Here, the statute of limitations began to run, at the latest, when the last alleged incident occurred on April 15, 2003. See Sameric Corp. of Delaware v. City of Philadelphia, 142 F.3d 582, 599 (3d Cir. 1998) (a section 1983 cause of action accrues when the plaintiff knew or should have known of the injury upon which the action is based). This Complaint was received by the Court on or about June 9, 2005, after Wakefield's the two-year statute of limitations had expired. Therefore, any potential § 1983 claim based on this event is time-barred.

  Moreover, Wakefield has not asserted facts suggesting any basis for statutory tolling. See, e.g., N.J. STAT. ANN. § 2A:14-21 (detailing tolling because of minority or insanity); N.J.S.A. § 2A 14-22 (detailing tolling because of nonresidency of persons liable). New Jersey law also permits "equitable tolling" where "the complainant has been induced or tricked by his adversary's misconduct into allowing the filing deadline to pass," or where a plaintiff has "in some extraordinary way" been prevented from asserting his rights, or where a plaintiff has timely asserted his rights mistakenly by either defective pleading or in the wrong forum. See Freeman v. State, 347 N.J. Super. 11, 31 (N.J.Super. App. Div.) (citations omitted), certif. denied, 172 N.J. 178 (2002). "However, absent a showing of intentional inducement or trickery by a defendant, the doctrine of equitable tolling should be applied sparingly and only in the rare situation where it is demanded by sound legal principles as well as the interests of justice." Id. When state tolling rules contradict federal law or policy, in certain limited circumstances, federal courts can turn to federal tolling doctrine. See Lake v. Arnold, 232 F.3d 360, 370 (3d Cir. 2000). Under federal law, equitable tolling is appropriate in three general scenarios:

(1) where a defendant actively misleads a plaintiff with respect to her cause of action; (2) where the plaintiff has been prevented from asserting her claim as a result of other extraordinary circumstances; or (3) where the plaintiff asserts her claims in a timely manner but has done so in the wrong forum.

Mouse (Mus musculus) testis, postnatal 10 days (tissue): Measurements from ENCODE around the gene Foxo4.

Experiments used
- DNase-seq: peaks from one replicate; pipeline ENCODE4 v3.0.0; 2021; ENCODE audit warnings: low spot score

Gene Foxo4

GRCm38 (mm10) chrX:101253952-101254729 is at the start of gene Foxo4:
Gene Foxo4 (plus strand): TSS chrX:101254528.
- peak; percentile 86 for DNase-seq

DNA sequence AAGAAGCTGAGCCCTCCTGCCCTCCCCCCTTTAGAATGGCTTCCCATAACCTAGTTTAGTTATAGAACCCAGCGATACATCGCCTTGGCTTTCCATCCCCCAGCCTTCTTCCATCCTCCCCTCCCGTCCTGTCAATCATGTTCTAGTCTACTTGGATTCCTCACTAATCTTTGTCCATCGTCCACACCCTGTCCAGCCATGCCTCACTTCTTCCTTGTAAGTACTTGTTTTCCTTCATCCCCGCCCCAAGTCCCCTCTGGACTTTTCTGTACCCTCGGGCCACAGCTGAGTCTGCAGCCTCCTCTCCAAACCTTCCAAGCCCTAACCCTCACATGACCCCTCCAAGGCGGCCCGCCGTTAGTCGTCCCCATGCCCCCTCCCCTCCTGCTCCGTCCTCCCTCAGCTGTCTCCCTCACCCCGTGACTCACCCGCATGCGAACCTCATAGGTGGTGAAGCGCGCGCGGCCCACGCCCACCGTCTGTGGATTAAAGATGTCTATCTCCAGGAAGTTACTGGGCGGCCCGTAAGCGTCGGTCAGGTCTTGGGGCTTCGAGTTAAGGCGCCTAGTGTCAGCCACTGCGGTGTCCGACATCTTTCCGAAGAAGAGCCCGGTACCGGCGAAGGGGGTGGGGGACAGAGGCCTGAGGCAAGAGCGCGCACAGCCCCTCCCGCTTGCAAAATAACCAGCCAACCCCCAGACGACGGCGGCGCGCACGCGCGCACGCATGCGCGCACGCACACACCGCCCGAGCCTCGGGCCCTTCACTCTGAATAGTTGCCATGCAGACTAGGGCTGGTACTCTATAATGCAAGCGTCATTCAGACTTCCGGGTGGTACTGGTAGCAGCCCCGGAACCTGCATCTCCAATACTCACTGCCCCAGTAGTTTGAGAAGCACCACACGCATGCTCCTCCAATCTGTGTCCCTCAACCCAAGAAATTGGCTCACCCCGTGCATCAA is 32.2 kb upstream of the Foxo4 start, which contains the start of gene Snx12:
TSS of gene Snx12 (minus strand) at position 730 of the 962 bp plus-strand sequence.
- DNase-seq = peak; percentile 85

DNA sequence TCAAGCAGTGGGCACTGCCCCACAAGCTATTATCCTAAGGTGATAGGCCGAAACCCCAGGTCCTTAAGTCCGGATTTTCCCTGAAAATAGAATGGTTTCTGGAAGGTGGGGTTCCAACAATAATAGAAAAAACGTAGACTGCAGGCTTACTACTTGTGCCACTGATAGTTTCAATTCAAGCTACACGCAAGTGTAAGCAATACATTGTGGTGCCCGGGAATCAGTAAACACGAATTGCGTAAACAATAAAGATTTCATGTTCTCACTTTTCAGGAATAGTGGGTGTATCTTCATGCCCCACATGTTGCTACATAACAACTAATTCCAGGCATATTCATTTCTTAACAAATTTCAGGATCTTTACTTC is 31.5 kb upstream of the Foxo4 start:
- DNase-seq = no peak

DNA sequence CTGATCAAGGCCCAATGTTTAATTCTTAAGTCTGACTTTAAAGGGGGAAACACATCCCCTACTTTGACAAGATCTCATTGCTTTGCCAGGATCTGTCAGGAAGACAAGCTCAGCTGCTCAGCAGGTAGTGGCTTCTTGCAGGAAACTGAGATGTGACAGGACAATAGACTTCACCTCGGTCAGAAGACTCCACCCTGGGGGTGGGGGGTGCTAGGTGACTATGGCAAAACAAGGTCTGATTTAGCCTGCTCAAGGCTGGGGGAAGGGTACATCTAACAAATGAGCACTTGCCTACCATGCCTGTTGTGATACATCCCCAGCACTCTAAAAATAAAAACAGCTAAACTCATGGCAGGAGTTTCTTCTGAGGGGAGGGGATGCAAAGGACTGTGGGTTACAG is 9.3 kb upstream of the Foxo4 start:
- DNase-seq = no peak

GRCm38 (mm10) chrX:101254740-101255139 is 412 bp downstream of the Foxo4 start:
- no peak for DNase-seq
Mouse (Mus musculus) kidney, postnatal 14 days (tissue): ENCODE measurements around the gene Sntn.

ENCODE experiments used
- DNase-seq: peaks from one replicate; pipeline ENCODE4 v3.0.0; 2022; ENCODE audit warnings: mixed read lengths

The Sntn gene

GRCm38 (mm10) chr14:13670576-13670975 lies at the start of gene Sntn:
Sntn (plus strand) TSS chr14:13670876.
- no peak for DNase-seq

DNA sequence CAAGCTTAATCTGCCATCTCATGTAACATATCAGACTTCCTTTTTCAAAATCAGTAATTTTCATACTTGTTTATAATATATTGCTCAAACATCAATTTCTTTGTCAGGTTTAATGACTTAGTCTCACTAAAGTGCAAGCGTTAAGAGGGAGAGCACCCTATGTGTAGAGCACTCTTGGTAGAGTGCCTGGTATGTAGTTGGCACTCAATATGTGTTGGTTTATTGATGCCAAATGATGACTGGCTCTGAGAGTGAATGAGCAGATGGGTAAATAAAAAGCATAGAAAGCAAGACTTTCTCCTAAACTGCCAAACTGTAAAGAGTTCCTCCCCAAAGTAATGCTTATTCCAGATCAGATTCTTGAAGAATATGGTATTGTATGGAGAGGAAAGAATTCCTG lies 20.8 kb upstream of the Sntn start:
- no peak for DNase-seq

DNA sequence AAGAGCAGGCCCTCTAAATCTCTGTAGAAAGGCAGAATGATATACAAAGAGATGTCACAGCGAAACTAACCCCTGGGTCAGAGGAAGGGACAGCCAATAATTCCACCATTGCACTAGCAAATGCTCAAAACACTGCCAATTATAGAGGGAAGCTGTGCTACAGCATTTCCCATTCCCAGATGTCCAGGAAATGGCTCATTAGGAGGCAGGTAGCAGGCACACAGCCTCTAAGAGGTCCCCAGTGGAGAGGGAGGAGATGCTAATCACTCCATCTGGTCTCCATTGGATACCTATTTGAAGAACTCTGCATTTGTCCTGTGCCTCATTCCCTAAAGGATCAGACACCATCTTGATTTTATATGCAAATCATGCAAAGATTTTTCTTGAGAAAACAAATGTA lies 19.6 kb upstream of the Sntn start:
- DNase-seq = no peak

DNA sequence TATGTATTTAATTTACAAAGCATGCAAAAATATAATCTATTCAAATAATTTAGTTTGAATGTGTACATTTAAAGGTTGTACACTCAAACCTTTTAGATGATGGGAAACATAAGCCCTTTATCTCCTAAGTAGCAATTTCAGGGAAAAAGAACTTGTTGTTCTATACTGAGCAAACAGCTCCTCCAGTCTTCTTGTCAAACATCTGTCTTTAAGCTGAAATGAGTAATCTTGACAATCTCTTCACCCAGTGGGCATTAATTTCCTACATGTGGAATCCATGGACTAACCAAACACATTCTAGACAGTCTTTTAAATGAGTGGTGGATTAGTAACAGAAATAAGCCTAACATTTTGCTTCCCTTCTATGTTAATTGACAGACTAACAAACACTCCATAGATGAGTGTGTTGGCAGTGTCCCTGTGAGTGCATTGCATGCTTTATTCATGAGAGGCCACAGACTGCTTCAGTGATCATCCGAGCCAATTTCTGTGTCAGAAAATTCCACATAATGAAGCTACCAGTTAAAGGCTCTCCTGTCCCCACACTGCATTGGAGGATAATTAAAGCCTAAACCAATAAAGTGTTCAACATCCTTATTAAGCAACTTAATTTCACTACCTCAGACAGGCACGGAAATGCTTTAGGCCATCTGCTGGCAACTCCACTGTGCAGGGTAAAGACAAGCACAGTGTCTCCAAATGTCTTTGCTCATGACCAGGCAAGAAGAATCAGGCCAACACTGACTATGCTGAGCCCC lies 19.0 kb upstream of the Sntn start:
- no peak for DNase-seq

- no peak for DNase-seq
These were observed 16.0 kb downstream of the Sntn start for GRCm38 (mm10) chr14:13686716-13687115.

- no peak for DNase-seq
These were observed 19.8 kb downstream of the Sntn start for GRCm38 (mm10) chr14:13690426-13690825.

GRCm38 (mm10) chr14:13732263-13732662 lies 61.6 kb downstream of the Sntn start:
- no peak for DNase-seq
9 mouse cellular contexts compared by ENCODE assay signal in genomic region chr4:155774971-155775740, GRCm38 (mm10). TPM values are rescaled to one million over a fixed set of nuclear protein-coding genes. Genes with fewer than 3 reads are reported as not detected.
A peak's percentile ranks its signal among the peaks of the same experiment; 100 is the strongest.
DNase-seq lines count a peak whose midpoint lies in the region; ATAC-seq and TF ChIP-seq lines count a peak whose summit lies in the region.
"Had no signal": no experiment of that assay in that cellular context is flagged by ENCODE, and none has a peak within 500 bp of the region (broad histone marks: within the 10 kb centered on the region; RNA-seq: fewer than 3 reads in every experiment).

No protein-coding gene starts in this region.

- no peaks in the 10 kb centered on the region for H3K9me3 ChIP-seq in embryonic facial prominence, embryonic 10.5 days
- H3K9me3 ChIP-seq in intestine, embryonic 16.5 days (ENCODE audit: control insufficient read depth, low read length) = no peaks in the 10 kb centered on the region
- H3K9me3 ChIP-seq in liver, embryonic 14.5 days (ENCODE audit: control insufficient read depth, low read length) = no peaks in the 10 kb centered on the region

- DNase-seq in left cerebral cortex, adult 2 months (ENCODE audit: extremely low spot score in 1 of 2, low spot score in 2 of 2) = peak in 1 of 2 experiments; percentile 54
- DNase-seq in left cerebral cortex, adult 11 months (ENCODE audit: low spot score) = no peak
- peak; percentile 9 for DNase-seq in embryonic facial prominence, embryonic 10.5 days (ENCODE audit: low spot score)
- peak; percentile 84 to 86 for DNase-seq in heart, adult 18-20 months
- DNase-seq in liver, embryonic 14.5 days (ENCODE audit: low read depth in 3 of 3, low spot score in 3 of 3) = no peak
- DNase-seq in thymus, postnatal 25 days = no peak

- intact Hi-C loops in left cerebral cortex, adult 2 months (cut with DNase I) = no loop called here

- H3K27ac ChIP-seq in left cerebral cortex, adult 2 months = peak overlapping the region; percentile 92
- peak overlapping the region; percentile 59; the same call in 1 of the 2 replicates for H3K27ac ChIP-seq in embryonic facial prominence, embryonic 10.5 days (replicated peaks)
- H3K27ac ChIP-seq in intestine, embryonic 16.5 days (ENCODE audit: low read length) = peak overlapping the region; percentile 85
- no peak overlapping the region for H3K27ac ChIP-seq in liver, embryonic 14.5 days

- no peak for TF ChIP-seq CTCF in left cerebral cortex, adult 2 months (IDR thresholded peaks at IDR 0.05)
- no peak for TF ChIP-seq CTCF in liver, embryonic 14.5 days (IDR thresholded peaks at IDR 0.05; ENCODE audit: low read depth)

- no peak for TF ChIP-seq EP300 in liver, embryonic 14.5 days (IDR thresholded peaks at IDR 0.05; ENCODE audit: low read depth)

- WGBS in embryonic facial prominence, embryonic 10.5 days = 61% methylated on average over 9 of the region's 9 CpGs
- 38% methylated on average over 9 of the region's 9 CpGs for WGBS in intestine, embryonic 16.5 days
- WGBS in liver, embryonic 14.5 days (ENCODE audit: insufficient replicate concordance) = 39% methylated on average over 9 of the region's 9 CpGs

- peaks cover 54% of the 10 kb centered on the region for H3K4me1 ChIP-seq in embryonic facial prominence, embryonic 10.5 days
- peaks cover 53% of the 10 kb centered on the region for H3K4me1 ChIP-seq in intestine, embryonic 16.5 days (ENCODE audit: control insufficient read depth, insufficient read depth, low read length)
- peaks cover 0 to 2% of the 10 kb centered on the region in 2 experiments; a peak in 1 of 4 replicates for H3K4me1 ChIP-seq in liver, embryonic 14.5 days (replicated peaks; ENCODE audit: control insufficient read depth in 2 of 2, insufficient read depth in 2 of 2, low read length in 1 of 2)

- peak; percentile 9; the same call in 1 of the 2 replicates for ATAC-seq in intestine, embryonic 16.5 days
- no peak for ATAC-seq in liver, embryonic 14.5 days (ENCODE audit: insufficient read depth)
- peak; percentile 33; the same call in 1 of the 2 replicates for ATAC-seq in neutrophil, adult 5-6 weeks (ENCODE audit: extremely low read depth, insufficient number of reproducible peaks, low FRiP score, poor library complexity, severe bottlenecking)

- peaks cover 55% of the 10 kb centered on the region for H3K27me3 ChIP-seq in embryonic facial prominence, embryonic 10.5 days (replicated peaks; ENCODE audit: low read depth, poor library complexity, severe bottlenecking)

Id. n. 9.

  Here, the Complaint alleges no extraordinary circumstances that would permit equitable tolling under either New Jersey or federal law. There are no allegations that Wakefield was unaware of his rights in 2002 and 2003, nor are there any allegations that defendants prevented Wakefield in any way from timely filing his Complaint. Indeed, as mentioned above, Wakefield has filed more than 50 actions in the District of New Jersey. It is plain from his repetitive and litigious nature as demonstrated by his numerous filings, that Wakefield can not allege any extraordinary circumstance to permit equitable tolling.*fn2 Therefore, because it is clear on the face of the Complaint that this action by Wakefield is time-barred, and no extraordinary circumstances are alleged to warrant equitable tolling, the Complaint should be dismissed with prejudice as untimely.*fn3

  Nevertheless, because Wakefield is subject to an Order in the District of New Jersey that precludes him from filing an action under 42 U.S.C. § 1983 without first obtaining leave of court, this Court, having considered the Complaint and finding it to be time-barred, will deny Wakefield leave to file the Complaint. The Clerk of the Court will be directed to close the file without assessing any fees or costs. III. CONCLUSION

  For the reasons stated above, Wakefield is denied leave to file his Complaint, pursuant to the December 27, 1994 Order against Wakefield in Civil Action No. 94-6302 (AET), which precludes him from filing further actions under 42 U.S.C. § 1983 without leave of court. The Clerk will be directed to close the file without assessing any fees or costs. An appropriate Order to this effect follows.

20051005